An increasing number of today’s international companies recognize the benefits of connecting the entire organization through one accounting and operational platform. A global ERP system eases the pain of consolidated reporting, increases the speed at which the company communicates, provides innumerable efficiencies in terms of global master data, limits dual data entry, and simplifies the intercompany transaction process.
However, with the many benefits of a global ERP system come the challenges inherent in launching an ERP system across borders, oceans, and cultures. The most common and significant challenges encountered during a global system implementation are outlined below.
1. A global system requires global support
The need for round-the-clock system support for offices overseas is often overlooked in a centralized company. Companies with centralized IT support underestimate the frustration employees across the world feel when waiting hours for assistance. If end users experience technical difficulties or are stumped by system functionality for hours at a time, productivity drops and the company loses money. Lack of support damages user acceptance and encourages “neglected” users to devise external, and often detrimental, workarounds.
Companies launching a system overseas should be prepared to have on-site support in each regional office for two to three weeks prior to and post go-live. Long-term, companies should offer at least one full-time system support expert in each time zone. System support experts can be new employees hired for the express role of system support, such as business analysts or system administrators. Alternately, existing employees can be identified as superusers during design and training. Superusers should be employees who demonstrate a strong understanding and comfort level with the new system and a knack for helping other users learn the system. At a minimum, there should be one system support expert in each hemisphere to ensure an increased overlap of business hours.
2. Don’t bite off more than you can chew: Regional rollout vs. Big Bang theory
Many companies are overly eager to launch a new ERP system globally and are tempted to opt for the Big Bang approach to go-live, meaning all regions flip the “on” switch at one time. This approach does offer benefits such as cost-savings, high levels of enthusiasm and momentum, streamlined processes and training schedules, and consolidated reporting efficiencies. However, companies should elect this approach with one key caveat: only go for Big Bang if you have the resources to support it.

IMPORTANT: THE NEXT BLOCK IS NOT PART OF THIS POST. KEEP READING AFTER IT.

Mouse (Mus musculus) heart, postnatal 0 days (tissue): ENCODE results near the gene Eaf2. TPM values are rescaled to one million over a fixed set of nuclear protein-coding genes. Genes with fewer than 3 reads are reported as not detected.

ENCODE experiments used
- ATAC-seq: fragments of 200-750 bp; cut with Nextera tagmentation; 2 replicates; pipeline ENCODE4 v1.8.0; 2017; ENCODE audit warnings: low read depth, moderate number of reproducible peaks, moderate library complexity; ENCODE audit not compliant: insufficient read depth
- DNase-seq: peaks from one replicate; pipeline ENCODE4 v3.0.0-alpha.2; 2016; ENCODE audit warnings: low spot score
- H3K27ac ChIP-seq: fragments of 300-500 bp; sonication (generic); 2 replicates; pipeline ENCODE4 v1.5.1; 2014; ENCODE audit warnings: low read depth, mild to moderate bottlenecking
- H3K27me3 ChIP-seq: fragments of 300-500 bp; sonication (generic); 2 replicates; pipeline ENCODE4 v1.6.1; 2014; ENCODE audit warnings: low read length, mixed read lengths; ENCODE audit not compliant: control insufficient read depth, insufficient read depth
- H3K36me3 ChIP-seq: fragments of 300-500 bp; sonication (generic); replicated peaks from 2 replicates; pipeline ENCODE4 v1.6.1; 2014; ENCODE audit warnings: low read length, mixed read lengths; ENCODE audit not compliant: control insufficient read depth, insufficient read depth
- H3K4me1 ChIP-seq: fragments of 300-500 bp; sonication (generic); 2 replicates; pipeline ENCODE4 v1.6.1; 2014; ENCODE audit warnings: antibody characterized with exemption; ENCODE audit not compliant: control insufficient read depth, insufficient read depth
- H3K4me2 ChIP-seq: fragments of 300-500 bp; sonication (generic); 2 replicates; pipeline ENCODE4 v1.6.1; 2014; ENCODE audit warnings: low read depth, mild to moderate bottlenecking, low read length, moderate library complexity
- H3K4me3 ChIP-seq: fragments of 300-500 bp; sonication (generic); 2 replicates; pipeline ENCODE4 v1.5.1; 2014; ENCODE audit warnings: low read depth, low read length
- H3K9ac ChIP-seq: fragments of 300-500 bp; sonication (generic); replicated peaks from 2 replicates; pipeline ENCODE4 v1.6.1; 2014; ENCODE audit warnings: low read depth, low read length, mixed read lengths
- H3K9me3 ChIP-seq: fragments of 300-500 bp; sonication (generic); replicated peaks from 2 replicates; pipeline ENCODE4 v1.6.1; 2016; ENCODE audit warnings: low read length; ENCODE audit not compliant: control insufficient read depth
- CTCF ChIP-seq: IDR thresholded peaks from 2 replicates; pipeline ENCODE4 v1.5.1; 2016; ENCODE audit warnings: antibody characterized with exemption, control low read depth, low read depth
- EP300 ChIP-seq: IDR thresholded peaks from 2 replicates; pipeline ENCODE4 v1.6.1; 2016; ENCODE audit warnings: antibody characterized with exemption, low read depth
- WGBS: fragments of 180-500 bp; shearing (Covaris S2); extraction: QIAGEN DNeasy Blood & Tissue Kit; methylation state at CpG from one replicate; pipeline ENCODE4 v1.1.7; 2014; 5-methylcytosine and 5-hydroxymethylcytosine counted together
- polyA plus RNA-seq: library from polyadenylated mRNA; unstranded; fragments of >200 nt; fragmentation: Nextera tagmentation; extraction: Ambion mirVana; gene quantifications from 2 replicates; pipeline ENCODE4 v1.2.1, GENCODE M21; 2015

Companies should only attempt the Big Bang launch if they have a large enough implementation team to put people on the ground in each region for go-live. In the vital weeks of training prior to launch and the critical weeks of operation post-launch, one of the most essential requirements is responsive, competent, and timely support. Without it, user adoption will suffer and the new system and its processes will struggle and eventually fail.
A company with a smaller implementation team is better suited to launch using a regional rollout model, which ensures one region is relatively self-sufficient before rolling out the next region. This phased approach usually means a longer timeline and increased implementation cost, but it mitigates the risk of launching everything at once and experiencing global failure because the implementation team’s attention and effort was spread too thin.
3. Be aware of cultural differences and leverage them wisely
One of the joys of working on international projects is making connections with people around the globe, appreciating similarities and learning cultural differences. Generally speaking, Westerners are generally less hesitant to express dissent, disagreement, or dissatisfaction. Companies should be aware of this tendency during the system design phase of the implementation and strongly encourage Eastern offices to contribute system requirements and design suggestions. An effective way to encourage this is to approach the system blueprinting as a collaborative effort instead of, “Tell us everything that is wrong with the current system.”
End users in Eastern countries are often quicker to rely on training manuals and self-troubleshooting before reporting an issue. Conversely, end users in the West are inclined to reach out to system support immediately upon encountering an issue. Because of this dynamic, it’s a best practice for companies to begin regional rollouts starting in the eastern hemisphere and progress west. The East’s propensity toward self-sufficiency means that they usually require less intensive post-go-live support, which will free up the implementation team to focus on the next regional launch.
In an international implementation, the increased size, scope, and complexity of the project increase the likelihood of complications. Trenegy has helped companies successfully implement ERP systems around the world. To learn more, contact us at email@example.com.